How has the writing of Black British histories functioned as both a form of historical analysis and a voice of radical oppositional politics? Caroline Bressey, Meleisa Ono-George, and Sadiah Qureshi – three of the editors of History Workshop Journal‘s new Virtual Special Issue on Black British Histories – discuss that question with Marybeth Hamilton in this episode of the History Workshop Podcast.

Listen now on SoundcloudApple PodcastsSpotifyStitcher – or wherever you get your podcasts.

An extract from the 60ft-long Westminster Tournament Roll (1511). It shows six trumpeters, one of whom is Black and is almost certainly the musician John Blanke. Wikimedia Commons.

 

Caroline Bressey is a cultural and historical geographer at UCL; her research focuses on the Black presence in Victorian England, anti-racist communities and diverse histories in contemporary sites of heritage.  Her first book Empire, Race and the politics of Anti-Caste (2013) explored the anti-racist reading and activist community led by Catherine Impey and Celestine Edwards from 1888-1895.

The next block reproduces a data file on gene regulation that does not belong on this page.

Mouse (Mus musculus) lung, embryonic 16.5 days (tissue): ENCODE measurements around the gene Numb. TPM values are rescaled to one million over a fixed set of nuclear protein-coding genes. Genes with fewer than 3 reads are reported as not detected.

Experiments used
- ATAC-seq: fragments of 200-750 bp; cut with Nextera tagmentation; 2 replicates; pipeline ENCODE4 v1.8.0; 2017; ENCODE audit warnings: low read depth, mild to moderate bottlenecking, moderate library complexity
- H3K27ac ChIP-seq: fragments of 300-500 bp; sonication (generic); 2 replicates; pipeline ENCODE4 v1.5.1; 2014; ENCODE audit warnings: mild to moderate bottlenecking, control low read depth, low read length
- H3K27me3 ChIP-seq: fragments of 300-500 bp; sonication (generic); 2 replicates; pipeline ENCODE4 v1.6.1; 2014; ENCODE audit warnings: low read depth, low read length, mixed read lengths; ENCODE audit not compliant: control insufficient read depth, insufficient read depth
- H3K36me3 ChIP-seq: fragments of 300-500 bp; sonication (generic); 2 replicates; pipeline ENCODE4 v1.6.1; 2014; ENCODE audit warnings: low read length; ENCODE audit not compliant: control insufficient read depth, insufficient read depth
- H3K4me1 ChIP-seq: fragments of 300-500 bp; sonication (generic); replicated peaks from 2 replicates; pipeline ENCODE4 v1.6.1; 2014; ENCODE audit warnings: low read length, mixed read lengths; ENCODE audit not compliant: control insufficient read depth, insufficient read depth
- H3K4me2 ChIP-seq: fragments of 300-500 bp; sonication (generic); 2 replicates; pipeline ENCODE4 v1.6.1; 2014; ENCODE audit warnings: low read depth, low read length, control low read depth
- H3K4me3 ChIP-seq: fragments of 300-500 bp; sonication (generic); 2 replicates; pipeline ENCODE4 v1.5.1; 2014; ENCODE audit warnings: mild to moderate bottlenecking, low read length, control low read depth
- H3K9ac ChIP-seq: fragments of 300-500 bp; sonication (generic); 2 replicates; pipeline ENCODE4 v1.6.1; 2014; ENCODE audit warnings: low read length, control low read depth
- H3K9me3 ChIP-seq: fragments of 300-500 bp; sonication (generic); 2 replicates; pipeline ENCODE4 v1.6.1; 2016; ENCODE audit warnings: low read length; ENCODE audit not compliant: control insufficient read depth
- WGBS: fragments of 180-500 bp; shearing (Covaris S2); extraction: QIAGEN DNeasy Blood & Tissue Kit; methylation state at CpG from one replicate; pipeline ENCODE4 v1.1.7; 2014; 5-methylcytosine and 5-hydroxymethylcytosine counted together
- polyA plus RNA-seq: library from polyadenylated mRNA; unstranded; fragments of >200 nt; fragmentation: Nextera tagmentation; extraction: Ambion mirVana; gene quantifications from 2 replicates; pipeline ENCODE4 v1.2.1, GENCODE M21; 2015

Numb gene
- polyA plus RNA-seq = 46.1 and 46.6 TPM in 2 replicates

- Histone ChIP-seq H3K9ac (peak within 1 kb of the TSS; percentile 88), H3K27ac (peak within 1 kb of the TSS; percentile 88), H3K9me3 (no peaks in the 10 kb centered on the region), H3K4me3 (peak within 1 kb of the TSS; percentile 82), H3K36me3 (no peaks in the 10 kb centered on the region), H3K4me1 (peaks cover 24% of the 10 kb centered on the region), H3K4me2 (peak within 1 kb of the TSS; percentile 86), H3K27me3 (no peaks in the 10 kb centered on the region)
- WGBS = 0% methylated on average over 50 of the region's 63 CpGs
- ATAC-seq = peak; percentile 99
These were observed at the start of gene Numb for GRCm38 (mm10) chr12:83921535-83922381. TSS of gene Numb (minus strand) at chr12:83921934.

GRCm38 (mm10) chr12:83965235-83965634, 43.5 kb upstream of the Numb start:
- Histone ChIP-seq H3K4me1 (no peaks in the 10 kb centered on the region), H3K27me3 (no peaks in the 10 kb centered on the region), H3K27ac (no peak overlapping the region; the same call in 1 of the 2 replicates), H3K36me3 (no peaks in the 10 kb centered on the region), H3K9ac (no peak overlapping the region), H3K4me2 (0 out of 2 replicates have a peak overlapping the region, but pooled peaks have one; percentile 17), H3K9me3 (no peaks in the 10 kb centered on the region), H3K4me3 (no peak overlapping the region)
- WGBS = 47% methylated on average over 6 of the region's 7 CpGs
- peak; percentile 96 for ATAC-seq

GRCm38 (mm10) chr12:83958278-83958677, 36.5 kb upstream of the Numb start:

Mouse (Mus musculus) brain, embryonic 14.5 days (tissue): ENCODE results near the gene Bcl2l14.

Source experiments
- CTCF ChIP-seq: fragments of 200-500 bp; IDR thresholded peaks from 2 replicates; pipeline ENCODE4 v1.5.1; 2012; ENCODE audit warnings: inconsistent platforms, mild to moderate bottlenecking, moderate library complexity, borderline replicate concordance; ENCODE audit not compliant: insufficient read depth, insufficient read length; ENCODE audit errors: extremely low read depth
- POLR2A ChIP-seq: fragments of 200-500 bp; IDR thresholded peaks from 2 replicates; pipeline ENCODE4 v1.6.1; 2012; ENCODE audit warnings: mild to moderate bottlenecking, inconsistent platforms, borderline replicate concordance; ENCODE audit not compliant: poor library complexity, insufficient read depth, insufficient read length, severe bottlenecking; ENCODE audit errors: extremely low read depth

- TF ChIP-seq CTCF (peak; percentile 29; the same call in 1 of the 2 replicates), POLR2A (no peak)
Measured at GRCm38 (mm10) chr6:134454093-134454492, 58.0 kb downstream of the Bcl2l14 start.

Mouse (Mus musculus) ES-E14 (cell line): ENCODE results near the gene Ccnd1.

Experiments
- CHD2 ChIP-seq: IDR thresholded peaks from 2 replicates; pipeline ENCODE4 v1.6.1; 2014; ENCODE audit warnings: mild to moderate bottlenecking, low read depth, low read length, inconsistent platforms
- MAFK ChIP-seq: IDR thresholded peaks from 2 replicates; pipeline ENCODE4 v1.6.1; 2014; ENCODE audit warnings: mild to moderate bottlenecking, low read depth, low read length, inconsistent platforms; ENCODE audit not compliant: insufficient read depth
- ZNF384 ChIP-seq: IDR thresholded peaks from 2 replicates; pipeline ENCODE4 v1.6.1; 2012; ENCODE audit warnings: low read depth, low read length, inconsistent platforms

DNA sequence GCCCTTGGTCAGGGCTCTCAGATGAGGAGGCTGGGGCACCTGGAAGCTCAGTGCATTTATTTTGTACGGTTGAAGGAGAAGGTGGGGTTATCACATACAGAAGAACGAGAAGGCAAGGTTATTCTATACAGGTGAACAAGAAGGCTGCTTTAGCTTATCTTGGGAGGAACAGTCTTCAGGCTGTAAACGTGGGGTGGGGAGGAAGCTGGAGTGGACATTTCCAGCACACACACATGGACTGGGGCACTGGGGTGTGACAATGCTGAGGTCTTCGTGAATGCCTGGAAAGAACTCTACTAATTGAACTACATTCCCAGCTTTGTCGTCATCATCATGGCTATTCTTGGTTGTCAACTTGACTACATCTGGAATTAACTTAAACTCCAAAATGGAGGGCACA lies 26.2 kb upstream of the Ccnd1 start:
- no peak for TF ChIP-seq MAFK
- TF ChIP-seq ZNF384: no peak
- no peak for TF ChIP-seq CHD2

Meleisa Ono-George is a social-cultural historian of race and gender, with a focus on Black women’s histories in Britain and the Anglo-Caribbean. She is interested in the everyday ways people oppressed within society negotiate and navigate structures of power and inequality, as well as the methods historians use in the research, production, and dissemination of historical narratives.

 

Sadiah Qureshi is a historian of racism, science and empire. Her first book Peoples on Parade (2011) explored the legacies of displayed peoples. She is currently writing a book on extinction for Allen Lane and teaches extensively on Black and South Asian British histories.

 

 

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